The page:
I really began thinking about what characters or personalities I remembered seeing who were CD or TG after writing the 1st Media Review article and reading Jaime’s Klinger article. And it hit me, I forgot all about Roberta Muldoon in the 1982 film version of The World According to Garp by John Irving. I still recall the trailers showing John Lithgow and Robin Williams in a scene together and being fascinated by the what was going on. So being unable to find a copy of the film right away I decided to go right to the source and read the original novel. The copy I borrowed from the local library was a 20th anniversary copy which had an afterward from the author giving his hindsight on his creation which I somehow just skimmed through. Here is a very brief description of the story: we follow the title character T.S. Garp’s life from conception to burial. We are first introduced to his mother Jenny Fields, a young woman from a privileged family that does not fit into the mold. She decides to make her own way in life, becomes a nurse, wants a child but not a husband and is able to find a suitable candidate among the injured soldiers that she attends. After giving birth to Garp, she finds work at a boarding school as a nurse and eventually is able to have her son attend the school. We follow his misadventures through adolescence and teenage years. Eventually, we follow Garp and his mother to Vienna, where they both write their own book. Jenny feverishly works on completing hers, eschewing the outside world while Garp seems to be on a more about soaking in sights, sounds, people around him. In short, his mother’s book becomes famous and Garp’s book gets slightly good reviews on his own. From there both reach a level of fame, and where it will tragically take them. I could say more but want to leave a few surprises for those who might want to read the novel or see the film.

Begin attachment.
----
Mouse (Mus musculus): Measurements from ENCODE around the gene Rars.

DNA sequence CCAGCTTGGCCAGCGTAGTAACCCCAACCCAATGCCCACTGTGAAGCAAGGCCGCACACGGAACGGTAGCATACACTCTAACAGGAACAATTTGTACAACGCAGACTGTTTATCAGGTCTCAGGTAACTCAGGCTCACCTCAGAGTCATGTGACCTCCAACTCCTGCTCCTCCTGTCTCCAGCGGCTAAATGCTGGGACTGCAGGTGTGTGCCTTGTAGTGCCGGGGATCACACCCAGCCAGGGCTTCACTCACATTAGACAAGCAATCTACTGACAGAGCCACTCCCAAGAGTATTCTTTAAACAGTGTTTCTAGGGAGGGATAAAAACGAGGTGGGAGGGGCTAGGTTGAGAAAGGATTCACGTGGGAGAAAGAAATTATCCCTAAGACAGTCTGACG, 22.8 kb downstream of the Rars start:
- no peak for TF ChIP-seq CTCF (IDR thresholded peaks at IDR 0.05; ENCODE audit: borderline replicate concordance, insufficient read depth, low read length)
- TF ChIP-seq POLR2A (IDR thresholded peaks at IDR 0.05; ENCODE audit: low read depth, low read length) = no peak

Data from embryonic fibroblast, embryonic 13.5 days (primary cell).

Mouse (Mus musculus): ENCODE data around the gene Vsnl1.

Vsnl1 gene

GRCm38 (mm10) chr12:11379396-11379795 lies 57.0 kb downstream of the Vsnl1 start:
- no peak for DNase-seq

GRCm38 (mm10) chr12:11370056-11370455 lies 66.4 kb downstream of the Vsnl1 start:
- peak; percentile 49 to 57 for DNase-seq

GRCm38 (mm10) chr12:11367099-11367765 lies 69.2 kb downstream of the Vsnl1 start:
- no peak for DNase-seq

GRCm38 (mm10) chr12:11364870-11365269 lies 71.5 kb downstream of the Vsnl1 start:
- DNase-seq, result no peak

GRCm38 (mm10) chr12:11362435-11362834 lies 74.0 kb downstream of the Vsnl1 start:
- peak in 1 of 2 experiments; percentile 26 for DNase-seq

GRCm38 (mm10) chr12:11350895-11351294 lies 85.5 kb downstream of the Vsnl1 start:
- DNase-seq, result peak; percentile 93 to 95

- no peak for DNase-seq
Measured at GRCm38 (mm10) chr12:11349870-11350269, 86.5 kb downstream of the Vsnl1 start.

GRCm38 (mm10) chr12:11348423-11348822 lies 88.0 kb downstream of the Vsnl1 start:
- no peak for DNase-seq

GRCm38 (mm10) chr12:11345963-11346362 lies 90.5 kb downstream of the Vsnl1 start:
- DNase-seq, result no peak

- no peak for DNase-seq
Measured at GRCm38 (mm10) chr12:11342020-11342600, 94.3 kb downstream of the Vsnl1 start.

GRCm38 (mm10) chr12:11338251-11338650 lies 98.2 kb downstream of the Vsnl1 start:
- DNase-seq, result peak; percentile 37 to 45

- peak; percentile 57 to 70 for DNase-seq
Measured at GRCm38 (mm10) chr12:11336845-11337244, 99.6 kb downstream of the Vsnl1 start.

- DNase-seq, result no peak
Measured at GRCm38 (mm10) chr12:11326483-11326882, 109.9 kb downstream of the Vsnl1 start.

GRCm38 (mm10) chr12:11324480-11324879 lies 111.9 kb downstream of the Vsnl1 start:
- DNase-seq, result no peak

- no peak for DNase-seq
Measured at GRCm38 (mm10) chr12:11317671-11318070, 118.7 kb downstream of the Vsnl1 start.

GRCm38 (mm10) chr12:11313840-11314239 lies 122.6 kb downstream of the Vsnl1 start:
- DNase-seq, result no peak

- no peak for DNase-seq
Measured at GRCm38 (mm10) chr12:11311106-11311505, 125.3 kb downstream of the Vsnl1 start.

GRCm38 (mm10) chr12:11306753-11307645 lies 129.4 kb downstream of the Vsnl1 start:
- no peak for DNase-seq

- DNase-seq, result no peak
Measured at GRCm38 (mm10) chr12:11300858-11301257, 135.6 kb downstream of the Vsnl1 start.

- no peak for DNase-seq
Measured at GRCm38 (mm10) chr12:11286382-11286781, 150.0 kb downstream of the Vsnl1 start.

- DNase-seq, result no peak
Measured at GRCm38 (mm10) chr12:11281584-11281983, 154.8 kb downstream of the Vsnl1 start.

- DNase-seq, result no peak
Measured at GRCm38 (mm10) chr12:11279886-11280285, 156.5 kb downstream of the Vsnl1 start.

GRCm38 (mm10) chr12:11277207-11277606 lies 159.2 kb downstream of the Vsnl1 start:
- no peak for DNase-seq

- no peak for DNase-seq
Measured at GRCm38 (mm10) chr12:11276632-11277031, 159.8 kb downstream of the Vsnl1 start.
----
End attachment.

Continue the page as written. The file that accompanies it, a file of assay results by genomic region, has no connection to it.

As the story continues, we are introduced to more characters, one of them being a transgender woman named Roberta Muldoon. Muldoon is a former pro-football player for the Philadelphia Eagles, who after reading Jenny’s book realizes that she needs to be who she is, has gender re-assignment surgery and eventually becomes Jenny’s bodyguard as well as Garp’s best friend. The author gives us a character that may be seen by many as comical, but I found her to be the most human, and sympathetic; she struggles with her own sense of how to be a woman but still knows she is even when she has doubts. She loves, gets angry, stands solid by her friends, is an integral part of the Garp family. When Garp’s mother dies in the book, Muldoon advises Garp not to go to the service due to his own notoriety with his mother’s followers, but relents and helps him to disguise himself by crossdressing to attend a service for her. When he is discovered, she protects her friend and buys him the time to escape; then when Garp himself meets his own fate, you find out that she remains a mentor and friend to his children. She is the peace maker and the most emotionally stable character in the book. I hope you can see that- though written almost 40 years ago, and being a secondary character in the book- she stood out. And from reading a few other recent reviews, she was for some people their first time seeing a transwoman. I know for me she was one of my firsts, and I am glad to finally to have read the story.
More Articles by Michelle Liefde
- A Tale of Two Necklaces
- On Being Michelle and On Being Here
- Media Review: And now for this century…
- Media Review: The Music Video for Quiet by Milck
- Media Review: Virginia Woolf’s Orlando: A Biography